Have fun.

Trevor
 

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MJN,

I believe MagaSquirt can control the engine and transmission using a MagaSquirt for the engine and the MegaShift automatic transmission controller for the transmission.

Megasquirt Kits / Assembled Engine Management Systems, Wideband o2 Sensor Systems and tuning products - DIYAutoTune.com

GPIO | MegaSquirt

MegaShift/GPIO Transmission Controller

Bill Lomenick
Thanks Bill!

I have been using an MS2 engine management system for a couple of years and have found it to be both powerful and easy to tune. I did a quick search for the Ford trans and the mega shift controller but didn't come up with anything so I'm not sure that anyone has pioneered the Ford 6R80 set up yet. I did notice that in October that they have 'Mega Meet 2015' about 20 minutes from where I live so I will have to go rub elbows with the gurus. Thanks again for the info!
 

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Just a quick update... Ive been working on the FI system a bit over the last few days. Took it for the first drive yesterday and for the most part it went really well. No hesitation, or issues from the base map. The Lambda feedback was -10 to 15% for lower loads, but within 1-3% under higher loads and throttle positions.

When exiting off the freeway, the car when into limp mode. I was able to re-fire and get going again. After some investigation, I learned it was the DBW system. After talking to support they suggested I log and adjust the DBW PIDs ignition on and engine off. I did that for about 30 minute this afternoon and decided to take the car for another drive.

After 30 minutes of back roads and freeway (with Mary following me just in case) I had no issues. Car ran great! No shit, the car runs every bit as good as with the Ford PCM at part throttle and slower speeds. The only issue, is a slight dip in idle some times after coming to a stop when the car died once or twice. I know what I need to play with. Just havent gotten to it yet.

Driveability off idle and leaving from a stop is quite good. The Ign map is really conservative, as is the CAM timing, but throttle response is really good. I may actually deaden the pedal right off idle with the DBW tuning, but that remains to be seen. The Ford DBW curve is very dead down low. The cool thing is I can wire in a switch and flip between two throttle curves depending on what I want.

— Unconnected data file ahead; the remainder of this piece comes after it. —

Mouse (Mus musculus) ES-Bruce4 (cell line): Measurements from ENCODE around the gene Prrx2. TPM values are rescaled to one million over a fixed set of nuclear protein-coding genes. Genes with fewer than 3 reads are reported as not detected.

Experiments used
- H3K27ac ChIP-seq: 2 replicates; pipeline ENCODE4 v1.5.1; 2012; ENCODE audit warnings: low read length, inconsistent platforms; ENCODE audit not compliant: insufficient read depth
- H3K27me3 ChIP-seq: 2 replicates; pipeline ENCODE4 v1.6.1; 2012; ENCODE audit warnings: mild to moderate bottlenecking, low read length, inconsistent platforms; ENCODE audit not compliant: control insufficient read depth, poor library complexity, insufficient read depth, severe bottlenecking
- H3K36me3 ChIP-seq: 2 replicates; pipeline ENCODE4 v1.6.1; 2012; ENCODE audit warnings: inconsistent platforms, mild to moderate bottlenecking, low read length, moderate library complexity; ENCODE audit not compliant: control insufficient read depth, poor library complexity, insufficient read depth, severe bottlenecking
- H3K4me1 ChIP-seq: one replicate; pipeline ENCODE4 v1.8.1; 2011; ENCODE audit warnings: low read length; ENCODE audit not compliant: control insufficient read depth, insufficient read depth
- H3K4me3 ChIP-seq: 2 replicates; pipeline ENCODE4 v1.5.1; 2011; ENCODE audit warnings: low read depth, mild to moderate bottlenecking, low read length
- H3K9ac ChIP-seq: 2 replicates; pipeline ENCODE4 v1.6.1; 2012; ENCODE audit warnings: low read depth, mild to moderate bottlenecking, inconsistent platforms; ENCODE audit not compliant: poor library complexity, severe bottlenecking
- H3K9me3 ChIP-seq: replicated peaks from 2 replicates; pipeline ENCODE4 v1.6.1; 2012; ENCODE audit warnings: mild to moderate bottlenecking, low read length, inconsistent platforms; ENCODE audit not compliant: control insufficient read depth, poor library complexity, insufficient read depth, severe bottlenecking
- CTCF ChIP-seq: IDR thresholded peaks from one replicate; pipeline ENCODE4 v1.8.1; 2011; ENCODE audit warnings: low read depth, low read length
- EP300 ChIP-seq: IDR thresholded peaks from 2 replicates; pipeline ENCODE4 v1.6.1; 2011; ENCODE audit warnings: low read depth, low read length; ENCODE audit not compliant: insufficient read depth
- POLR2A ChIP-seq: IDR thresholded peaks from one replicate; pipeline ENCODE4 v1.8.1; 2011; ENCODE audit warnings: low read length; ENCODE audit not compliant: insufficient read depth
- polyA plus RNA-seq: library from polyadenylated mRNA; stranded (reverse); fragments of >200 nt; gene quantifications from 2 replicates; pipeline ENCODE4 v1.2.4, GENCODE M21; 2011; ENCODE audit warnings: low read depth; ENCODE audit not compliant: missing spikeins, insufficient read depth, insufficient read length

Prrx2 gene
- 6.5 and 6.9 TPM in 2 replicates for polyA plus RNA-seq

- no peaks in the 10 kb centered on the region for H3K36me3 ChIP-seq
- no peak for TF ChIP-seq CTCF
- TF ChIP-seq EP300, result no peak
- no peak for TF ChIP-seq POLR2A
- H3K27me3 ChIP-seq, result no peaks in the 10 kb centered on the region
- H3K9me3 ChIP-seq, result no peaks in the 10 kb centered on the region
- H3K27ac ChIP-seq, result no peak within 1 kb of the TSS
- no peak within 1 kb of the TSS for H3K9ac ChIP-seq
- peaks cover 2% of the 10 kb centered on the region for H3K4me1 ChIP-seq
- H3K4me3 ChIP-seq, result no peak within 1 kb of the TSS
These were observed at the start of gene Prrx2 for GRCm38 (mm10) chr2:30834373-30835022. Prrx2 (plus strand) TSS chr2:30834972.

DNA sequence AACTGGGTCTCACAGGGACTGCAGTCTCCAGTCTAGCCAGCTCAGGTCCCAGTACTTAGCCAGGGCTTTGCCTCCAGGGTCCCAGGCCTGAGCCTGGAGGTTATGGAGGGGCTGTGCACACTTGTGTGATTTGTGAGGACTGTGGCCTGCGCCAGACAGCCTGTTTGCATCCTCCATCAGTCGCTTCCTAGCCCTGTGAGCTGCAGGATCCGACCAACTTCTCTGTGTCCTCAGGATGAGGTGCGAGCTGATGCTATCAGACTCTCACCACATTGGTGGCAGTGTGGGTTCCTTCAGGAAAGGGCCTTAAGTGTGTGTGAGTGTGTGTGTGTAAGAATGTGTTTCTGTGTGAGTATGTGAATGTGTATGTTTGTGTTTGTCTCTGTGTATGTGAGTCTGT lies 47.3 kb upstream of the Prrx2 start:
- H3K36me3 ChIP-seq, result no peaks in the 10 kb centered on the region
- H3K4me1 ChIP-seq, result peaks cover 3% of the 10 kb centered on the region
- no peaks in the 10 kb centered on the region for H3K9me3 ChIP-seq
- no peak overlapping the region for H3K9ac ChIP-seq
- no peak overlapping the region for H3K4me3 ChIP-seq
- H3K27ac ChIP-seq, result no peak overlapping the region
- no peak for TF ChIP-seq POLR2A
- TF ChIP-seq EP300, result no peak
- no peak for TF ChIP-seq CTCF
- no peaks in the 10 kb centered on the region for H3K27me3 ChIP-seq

I played with the MAP smoothing a bit as there is a bit too much pulse in the MAP signal. I changed the smoothing from 30 to 50% and it made a significant difference. Tomorrows drive and log will tell me if I made it better or worse.

Tomorrow I plan to drive down to CnC in Folsom which is about 18 miles away and about 2000 ft difference in elevation, so that will be a good test.
 

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Ive been tweaking with the Infinity over the last couple weeks. I was getting some weird behavior when I had the fan and fuel pump wired to run at key on with a low battery. I called AEM and they stated when voltage drops too low, that can be an issue. I think they mentioned around 10v.

I took the time to wire in the Infinity so it would control the fan and fuel pump, dual throttle maps, USB logging switch, and traction control slip % mode switch. Since doing this and making sure my battery had a reasonable charge and I haven't had an issue since.

Having the USB logging switch has been nice for logging without the PC and only when I am driving in a way that the logging would be useful. The throttle map switch has been fun to play with. Right now I have it set for a linear curve and one that is softer for the first 30-40% of throttle.

This weekend we attended an event over in Lake Tahoe with an elevation of approximately 6000ft. Getting there puts you over 7000ft from what I understand. I was concerned that with such an elevation change I may have fuel mixture issues. Drove the car to approx 4000ft while logging and the lambda feedback stayed in check so decided to chance it. Keep in mind Im still running the base tune at this point with nothing but some tweaking of the idle PIDs tweaked. Lambda feedback should cover any issues, and it did.

The drive over was uneventful and the car ran great. We stayed over and the following day, we drove to truckee and then back home. Car ran as good as the factory PCM with the exception of being well down on power due to extremely conservative timing and cam curves.

After we got home, I took the time to map in some more aggressive cam curves based on tunes I had been studying. I left the timing conservative but changed the lambda to .820 under high load areas. The VE table was unchanged for the base tune.

Flashed the ECU this morning and drove the 17 or so miles to Euro Sunday and data logged during the trip. Immediately, there was significant difference in power. Did the same for the drive home trying to keep steady state throttle at different positions and RPMs.

Changing the cam curves required making big changes to the VE table. For the most part, lambda feedback kept everything safe and showed no real sign of detonation. Updated the VE table today based on the data log so need to see how much closer we are after the next drive.